One of the most audible complaints about Google+ is the lack of mainstream users and activity. After all, it’s hard to be social if there’s no one to connect with.
While 2011 will end with the question still lingering of whether or not Google+ will succeed, I think there already are tell-tale indicators that the social service will enjoy mainstream usage by the end of 2012. (And no, not all of the signs are as obvious as some of this week’s strong-arming efforts, such as Google+ brand pages being fast-tracked to the top of the SERPs.)
Here are five reasons why Google+ adoption and usage will increase in 2012 for businesses and individuals alike:
Google + will officially marry social and search
While the foremost purpose of Google+ is to challenge Facebook’s social empire, the platform has obvious SEO implications as well. It’s no secret that social signals affect search. But with the widespread proliferation of Google’s “+1″ button (both in- and outside of Google+) the search engine now can determine the social value of Web content. When logged-in, this social influence will not only push “+1’d” sites and Google+ posts into your SERPs, but will send signals that can boost these pages’ rankings outside of your network as well.
Time will tell just how strong the SEO benefits of Google+ are, but it’s clear that the network was envisioned as more than just another passing attempt at social media. Google is weaving a social layer into its fundamental engine functionality and making Google+ an inescapable component of everyday search activities.
Google+ soon will affect all of the Google apps you use
Google+ is being integrated with far more Google products than just search. In the past few months, Google+ has gained various levels of integration with Blogger, Gmail, Reader and YouTube, with the latter’s homepage being radically changed for logged-in users. As Juan Carlos Perez of IDG News notes, this is a vast and risky gamble by Google that is generating some early complaints. But in my opinion, this is a clear indication that Google is rallying the troops throughout its product suite to help drive (aka force) people to use Google+.
Google Instant will help guide search queries to Google+ pages
Google developed Instant to enhance a user’s search experience by “providing better results, faster.” One new social feature of Instant is the Direct Connect shortcut. Direct Connect gives the ability for people to add “+” in front of an organization’s name and automatically be taken to their respective Google+ page. (For example, if you enter “+Team Coco” you’ll see a custom Google+ query, image and direct link to Conan O’ Brien’s Google+ page.) However, I don’t think Instant’s role in Google+ adoption will stop here.
Since Instant shows suggestions and results before a user finishes typing, Google itself has the ability to influence the final search term. I wouldn’t be surprised if we start to see Instant’s “smart predictions” become more self-serving and guide users to search for a Google+ page in general queries, even if they didn’t use the Direct Connect shortcut. As I mentioned above, Google was quick to include Google+ pages in SERPs, so I wouldn’t be surprised if they take this one step further and favor these pages in Instant predictions as well.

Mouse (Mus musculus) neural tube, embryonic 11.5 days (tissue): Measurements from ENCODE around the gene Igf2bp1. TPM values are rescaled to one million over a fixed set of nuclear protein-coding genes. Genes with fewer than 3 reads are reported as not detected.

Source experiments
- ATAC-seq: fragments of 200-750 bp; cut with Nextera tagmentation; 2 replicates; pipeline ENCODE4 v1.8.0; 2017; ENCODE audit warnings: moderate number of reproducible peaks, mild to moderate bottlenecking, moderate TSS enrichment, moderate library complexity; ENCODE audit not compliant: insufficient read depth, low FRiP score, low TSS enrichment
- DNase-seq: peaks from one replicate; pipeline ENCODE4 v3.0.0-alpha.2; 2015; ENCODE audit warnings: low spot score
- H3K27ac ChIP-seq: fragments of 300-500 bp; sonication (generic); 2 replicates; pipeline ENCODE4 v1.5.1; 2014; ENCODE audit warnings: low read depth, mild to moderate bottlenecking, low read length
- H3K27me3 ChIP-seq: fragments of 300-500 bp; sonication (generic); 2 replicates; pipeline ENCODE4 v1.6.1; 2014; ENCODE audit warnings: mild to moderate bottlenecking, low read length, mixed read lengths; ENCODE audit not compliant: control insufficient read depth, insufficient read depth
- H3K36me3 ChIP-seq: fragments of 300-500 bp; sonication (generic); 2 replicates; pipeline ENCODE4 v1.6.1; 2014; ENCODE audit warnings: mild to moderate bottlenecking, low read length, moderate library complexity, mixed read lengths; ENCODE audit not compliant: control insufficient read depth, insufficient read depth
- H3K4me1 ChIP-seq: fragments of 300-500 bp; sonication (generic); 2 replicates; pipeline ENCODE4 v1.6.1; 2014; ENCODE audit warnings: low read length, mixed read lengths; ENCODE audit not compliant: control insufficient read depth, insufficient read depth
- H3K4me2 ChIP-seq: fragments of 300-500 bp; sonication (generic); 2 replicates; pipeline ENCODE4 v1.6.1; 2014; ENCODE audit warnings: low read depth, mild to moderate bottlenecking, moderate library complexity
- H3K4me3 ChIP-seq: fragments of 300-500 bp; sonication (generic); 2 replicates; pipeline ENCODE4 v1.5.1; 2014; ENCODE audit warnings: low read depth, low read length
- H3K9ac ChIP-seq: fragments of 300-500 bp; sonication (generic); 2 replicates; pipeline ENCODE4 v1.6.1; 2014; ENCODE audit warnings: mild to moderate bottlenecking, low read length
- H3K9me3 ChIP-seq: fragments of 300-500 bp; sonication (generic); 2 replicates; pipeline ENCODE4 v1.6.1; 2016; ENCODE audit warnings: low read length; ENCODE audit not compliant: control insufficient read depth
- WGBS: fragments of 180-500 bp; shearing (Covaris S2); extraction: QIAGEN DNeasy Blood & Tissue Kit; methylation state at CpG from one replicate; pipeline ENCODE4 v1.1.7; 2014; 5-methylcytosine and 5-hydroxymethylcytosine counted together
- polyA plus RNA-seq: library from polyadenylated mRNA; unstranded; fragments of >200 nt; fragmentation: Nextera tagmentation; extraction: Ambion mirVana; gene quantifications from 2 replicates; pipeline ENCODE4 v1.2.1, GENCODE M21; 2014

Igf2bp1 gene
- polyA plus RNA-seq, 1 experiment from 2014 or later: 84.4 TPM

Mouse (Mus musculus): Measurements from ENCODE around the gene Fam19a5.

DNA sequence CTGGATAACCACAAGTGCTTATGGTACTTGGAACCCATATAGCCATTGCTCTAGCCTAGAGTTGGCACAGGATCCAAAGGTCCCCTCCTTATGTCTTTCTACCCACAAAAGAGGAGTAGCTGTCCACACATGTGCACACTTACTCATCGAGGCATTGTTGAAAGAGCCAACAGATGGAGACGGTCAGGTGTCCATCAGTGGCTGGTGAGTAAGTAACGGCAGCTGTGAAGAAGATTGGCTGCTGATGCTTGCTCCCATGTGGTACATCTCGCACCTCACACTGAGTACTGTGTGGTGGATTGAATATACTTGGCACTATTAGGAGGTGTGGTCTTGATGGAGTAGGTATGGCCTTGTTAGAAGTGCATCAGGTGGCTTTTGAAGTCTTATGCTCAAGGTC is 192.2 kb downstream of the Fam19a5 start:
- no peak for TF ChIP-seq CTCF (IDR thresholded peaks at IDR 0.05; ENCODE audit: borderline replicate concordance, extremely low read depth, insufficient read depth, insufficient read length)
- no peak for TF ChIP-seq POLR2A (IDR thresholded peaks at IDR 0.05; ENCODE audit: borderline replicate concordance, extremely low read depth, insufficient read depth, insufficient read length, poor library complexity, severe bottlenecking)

Integration with third-party apps will make Google+ easier to manage
When Google+ was announced, many people groaned and looked at the platform as a needless addition to an oversaturated market, rather than an innovative networking service. In other words, people didn’t dislike Google+ itself, so much as the idea of needing to take additional time to manage “yet another social profile.”
Last month, Google finally took steps to alleviate page administrators’ time-crunch by launching a pilot program that would enable Google+ business pages to be managed via third-party apps. While only six companies received early access to the Google API – with HootSuite and its 2 million users being the largest included – continued integration with productivity apps will no doubt help businesses (and eventually individuals) better manage their accounts and more seamlessly use Google+ in their day-to-day social media strategy.
Brands, marketers and tech geeks will lead the way
Right now Google+ is dominated by big brands, marketers and early adopter technologists, but I don’t think this is anything Google didn’t anticipate. In fact, I think Google’s slow, methodical roll-out is a smart long-term decision.
Google has created a detailed guide to show businesses how to create, promote and measure the effectiveness of Google+ pages, and the hand-holding appears to be paying early dividends. Some early analysis shows that, at a minimum, brands have interest in the network, even if it’s simply trying to determine whether or not this new channel fits into their larger digital strategies. My guess is that once businesses see the sweeping reach and benefits of Google+, they’ll prioritize it alongside their other online channels, such as Twitter and Facebook. These businesses, in turn, will facilitate more mainstream adoption from loyal users following their brands across the Web – or simply users who succumb to the deluge of signals steering them towards Google+.
At the end of the day, Google seems wholly determined to carve out a hefty share of the social media marketplace for itself. Given the search giant’s influence across the Internet, I’m not going to doubt that they’ll achieve this goal – even if it requires thrusting adoption upon its users in some unexpected places.
What do you think? Will Google have to continue to “force” usage for Google+ to succeed or will adoption occur naturally over time? Let me know your thoughts in the comments below.